Cape Town - Employment and Labour Minister Thulas Nxesi has scoffed at suggestions that the Employment Equity Amendment Act that sets employment equity targets would lead to higher levels of unemployment.
This comes after DA MP Michael Bagraim wrote to Nxesi asking him whether he had been advised that the provisions of the Employment Equity Amendment Act might encourage employers to pursue manufacturing operations outside of the country and/or to computerise, mechanise and/or restructure their operations if they could not meet the specified set targets.
Bagraim said if employers could not meet the targets, that would lead to higher levels of unemployment and/or the loss of job opportunities.
In his written response, Nxesi dismissed suggestions made by Bagraim.
“It is important to highlight that thus far, there is no empirical evidence to indicate that the employment equity amendments in relation to regulation of sector EE targets might have unintended consequences on employment or in encouraging employers to change their operations to pursue restructuring or computerise and /or mechanise operations.
“Noteworthy is that investors and all employers operating within the Republic are required to comply with national labour laws,” Nxesi said.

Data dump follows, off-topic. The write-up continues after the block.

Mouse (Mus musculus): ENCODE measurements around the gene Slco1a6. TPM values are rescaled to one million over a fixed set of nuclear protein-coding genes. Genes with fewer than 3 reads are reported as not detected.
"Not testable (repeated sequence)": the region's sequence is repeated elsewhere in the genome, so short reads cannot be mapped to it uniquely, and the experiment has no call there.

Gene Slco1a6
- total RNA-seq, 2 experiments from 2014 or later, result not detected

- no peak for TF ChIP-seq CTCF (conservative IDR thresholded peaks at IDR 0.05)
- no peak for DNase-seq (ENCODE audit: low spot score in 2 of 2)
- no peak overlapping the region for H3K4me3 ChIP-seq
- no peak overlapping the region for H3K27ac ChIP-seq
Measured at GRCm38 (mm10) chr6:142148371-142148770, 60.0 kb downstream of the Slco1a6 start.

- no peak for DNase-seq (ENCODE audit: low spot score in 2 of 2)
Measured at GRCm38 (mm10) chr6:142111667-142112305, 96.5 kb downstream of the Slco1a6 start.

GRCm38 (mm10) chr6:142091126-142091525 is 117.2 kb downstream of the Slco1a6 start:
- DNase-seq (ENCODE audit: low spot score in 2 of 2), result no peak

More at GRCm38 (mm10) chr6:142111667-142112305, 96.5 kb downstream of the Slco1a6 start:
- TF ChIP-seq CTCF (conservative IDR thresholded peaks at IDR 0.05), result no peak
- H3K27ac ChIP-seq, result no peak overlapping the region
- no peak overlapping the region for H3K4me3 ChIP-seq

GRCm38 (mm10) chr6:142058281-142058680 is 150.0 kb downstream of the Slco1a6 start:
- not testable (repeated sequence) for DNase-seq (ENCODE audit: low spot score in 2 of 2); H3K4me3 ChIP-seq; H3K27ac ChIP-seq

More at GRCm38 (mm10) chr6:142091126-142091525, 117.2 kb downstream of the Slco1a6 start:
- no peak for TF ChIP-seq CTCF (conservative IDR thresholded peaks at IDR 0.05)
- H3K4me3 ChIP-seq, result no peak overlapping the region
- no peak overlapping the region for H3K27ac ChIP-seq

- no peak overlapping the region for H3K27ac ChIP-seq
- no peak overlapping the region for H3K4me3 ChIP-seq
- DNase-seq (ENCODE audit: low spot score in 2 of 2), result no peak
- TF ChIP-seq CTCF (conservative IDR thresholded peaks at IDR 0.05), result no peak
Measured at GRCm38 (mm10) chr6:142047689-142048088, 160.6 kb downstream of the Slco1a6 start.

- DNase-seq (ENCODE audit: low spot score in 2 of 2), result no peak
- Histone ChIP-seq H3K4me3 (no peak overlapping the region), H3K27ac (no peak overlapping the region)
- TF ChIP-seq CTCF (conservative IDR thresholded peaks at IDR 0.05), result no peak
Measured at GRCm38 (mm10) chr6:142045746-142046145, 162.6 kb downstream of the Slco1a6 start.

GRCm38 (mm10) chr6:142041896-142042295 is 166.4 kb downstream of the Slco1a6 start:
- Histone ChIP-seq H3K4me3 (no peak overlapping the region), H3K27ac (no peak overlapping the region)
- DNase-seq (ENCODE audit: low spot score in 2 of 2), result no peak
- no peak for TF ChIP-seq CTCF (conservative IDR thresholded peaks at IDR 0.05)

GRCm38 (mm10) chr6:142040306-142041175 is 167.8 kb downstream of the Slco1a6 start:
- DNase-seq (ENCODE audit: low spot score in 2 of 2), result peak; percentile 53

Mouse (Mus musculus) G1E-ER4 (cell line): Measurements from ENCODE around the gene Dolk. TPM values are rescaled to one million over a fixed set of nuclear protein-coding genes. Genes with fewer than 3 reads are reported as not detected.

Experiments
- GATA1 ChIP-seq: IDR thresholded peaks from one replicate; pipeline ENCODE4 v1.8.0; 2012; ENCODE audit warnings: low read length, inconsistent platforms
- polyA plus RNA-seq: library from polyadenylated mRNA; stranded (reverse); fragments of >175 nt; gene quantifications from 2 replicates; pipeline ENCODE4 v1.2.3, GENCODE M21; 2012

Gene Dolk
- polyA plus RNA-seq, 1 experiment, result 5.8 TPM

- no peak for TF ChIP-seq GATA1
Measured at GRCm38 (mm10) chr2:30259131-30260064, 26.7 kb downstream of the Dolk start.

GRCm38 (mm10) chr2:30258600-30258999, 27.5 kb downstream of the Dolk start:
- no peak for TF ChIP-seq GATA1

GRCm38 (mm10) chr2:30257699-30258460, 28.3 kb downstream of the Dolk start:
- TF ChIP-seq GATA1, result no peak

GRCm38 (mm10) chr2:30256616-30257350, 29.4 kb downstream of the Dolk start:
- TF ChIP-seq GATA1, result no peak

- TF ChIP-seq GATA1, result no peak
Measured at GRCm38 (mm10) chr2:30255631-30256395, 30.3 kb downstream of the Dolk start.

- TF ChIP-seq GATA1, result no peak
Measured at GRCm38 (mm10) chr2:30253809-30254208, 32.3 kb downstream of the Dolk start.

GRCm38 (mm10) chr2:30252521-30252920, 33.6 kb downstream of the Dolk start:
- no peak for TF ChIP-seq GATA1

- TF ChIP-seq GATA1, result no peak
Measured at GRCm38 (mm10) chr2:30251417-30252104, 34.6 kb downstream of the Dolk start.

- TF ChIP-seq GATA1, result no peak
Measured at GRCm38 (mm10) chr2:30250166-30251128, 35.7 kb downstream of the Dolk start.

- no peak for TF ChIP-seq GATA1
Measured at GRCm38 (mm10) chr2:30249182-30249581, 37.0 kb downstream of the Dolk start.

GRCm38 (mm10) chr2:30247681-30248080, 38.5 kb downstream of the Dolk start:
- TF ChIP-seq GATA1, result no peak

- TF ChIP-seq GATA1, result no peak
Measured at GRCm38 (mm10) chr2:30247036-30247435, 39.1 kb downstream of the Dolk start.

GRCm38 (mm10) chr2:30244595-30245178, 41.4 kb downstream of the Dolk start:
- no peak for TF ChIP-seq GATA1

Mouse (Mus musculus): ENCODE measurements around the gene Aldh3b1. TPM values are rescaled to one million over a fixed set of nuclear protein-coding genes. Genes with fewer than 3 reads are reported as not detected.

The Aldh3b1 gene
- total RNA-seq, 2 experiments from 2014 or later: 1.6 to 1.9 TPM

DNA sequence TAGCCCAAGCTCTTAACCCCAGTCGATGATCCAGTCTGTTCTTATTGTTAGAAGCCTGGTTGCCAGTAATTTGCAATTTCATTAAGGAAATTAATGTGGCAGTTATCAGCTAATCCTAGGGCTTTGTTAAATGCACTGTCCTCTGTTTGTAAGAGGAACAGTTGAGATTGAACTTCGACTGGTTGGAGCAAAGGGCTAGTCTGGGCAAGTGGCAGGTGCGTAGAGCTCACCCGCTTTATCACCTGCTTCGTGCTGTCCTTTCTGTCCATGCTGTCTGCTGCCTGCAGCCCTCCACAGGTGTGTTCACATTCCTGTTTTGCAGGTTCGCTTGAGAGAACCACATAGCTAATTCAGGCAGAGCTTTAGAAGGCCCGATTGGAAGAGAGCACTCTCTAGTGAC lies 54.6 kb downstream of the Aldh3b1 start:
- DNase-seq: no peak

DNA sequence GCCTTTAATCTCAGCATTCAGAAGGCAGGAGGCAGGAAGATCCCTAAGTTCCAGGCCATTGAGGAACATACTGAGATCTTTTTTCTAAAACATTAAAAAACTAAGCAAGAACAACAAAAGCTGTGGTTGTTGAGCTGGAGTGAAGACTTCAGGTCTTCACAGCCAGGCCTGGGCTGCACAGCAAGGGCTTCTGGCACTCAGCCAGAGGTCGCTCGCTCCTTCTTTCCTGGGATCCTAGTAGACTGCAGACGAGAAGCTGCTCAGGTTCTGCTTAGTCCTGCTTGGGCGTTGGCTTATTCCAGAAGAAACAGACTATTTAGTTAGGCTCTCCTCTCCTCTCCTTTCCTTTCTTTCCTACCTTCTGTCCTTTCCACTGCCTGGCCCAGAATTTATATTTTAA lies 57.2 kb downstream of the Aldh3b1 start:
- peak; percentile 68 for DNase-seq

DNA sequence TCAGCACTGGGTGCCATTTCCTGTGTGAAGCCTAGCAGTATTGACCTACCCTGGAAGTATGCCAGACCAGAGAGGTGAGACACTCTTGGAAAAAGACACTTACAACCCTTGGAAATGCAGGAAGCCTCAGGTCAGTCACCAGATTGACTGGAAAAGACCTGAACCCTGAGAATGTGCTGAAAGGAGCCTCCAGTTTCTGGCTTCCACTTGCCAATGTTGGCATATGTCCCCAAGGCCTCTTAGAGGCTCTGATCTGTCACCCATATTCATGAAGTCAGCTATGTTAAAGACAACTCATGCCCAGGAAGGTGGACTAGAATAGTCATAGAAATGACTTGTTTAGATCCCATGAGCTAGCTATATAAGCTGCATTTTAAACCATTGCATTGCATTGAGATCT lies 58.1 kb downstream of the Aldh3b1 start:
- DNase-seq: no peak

Nxesi and the department have come under pressure with some saying the amendment bill is promoting racial quotas and racially obsessed legislation.
President Cyril Ramaphosa assented to the amendment bill in April after Parliament approved it last year.
The amendment seeks to empower the minister to regulate sector employment targets after consultation with sector stakeholders and advice of the Employment Equity Commission.
Companies doing business with the state will be issued with compliance certificates.
Those that employ less than 50 will be exempted with certain administrative processes but will still be expected to eliminate all forms of unfair discrimination in employment policies and practices.
Employment and Labour Minister Thulas Nxesi has previously described the amendment as representing part of a continuous task to transform the labour market and society still marked by the legacy of colonialism, apartheid and patriarchy.
Responding to criticisms, the department said the employment equity amendments was not introducing any new legal obligations on employers because for over 24 years of the Employment Equity Act, employers have been legally required to set their own employment equity targets taking into account both the national and provincial demographics.
“The only change with these amendments is that the Minister of Employment and Labour after consultation with the relevant sector stakeholders and on the advice of the Commission for Employment Equity, has now regulated sector Employment Equity targets in a form of five-year milestones towards achieving the equitable representation of the various groups in respective economic sectors.”
It has maintained that sector targets were not quotas as employers still maintained powers to determine their own annual employment equity targets towards achieving the regulated five-year sector targets.